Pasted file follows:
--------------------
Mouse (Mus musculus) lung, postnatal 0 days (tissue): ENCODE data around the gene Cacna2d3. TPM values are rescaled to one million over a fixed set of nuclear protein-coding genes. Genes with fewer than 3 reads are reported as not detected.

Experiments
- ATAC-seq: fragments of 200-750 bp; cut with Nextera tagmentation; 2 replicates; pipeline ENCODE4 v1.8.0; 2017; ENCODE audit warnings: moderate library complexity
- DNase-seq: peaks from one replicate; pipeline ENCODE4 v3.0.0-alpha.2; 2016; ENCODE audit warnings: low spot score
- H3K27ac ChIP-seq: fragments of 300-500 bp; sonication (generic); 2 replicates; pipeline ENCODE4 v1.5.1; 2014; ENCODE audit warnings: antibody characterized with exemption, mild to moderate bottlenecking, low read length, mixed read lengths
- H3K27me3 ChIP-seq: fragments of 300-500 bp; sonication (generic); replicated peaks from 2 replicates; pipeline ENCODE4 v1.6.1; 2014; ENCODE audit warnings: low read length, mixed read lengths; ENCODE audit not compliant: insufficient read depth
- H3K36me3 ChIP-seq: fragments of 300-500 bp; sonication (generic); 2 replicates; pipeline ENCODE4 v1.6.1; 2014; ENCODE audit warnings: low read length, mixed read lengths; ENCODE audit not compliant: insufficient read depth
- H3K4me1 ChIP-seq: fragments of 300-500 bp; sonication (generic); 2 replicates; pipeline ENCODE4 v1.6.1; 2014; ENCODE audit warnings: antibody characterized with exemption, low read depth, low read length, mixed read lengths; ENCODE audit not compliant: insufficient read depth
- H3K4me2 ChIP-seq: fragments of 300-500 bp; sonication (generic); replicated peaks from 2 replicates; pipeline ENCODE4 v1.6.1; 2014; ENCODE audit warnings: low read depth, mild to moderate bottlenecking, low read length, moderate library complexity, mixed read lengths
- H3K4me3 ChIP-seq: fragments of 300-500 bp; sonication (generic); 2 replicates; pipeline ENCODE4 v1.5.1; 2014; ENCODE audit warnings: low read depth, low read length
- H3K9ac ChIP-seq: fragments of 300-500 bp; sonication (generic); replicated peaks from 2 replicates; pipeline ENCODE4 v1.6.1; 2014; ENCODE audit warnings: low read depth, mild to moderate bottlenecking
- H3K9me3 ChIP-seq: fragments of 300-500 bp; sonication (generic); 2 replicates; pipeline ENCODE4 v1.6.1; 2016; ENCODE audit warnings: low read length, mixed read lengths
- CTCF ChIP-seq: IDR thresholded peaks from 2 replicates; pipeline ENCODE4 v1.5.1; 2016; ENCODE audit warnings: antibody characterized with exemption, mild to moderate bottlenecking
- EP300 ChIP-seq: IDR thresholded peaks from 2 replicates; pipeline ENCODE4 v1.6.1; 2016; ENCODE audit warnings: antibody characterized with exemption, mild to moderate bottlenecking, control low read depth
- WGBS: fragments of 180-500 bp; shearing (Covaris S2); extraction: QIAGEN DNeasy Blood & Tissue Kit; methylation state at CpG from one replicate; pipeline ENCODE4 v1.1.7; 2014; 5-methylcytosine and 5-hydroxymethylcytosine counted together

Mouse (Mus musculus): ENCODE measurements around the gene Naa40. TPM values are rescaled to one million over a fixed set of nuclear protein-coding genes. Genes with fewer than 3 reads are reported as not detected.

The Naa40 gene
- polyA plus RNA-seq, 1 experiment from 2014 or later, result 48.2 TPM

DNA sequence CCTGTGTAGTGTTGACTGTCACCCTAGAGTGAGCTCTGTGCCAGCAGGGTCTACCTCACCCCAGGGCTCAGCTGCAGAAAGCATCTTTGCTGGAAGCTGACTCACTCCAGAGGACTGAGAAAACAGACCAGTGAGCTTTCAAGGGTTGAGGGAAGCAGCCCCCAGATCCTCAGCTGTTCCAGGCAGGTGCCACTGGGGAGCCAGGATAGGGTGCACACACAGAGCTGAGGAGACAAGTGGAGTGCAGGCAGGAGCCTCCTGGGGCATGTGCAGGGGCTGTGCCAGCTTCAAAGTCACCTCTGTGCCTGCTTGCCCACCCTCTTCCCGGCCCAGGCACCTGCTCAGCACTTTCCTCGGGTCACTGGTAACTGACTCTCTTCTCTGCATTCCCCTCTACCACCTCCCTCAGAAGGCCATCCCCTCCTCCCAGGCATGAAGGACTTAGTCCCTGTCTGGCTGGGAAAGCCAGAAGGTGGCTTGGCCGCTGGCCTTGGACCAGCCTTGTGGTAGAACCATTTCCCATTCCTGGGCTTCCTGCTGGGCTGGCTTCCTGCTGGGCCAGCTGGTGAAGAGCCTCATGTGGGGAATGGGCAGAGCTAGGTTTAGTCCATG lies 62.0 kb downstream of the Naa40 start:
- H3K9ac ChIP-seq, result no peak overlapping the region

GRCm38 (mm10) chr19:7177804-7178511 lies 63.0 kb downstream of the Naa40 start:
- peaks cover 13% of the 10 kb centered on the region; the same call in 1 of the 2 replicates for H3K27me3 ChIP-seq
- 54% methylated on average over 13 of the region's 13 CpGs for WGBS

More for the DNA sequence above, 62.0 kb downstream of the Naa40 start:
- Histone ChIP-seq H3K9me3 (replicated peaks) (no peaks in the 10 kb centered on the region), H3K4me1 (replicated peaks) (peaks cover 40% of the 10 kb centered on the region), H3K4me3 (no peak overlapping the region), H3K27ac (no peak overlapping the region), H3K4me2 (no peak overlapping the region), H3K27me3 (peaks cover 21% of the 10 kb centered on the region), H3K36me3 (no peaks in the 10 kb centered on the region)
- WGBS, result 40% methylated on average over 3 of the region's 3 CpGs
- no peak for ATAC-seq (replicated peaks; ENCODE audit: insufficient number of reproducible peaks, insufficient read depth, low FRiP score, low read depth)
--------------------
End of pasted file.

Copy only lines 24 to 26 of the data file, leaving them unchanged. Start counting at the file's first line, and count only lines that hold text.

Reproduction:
More for the DNA sequence above, 62.0 kb downstream of the Naa40 start:
- Histone ChIP-seq H3K9me3 (replicated peaks) (no peaks in the 10 kb centered on the region), H3K4me1 (replicated peaks) (peaks cover 40% of the 10 kb centered on the region), H3K4me3 (no peak overlapping the region), H3K27ac (no peak overlapping the region), H3K4me2 (no peak overlapping the region), H3K27me3 (peaks cover 21% of the 10 kb centered on the region), H3K36me3 (no peaks in the 10 kb centered on the region)
- WGBS, result 40% methylated on average over 3 of the region's 3 CpGs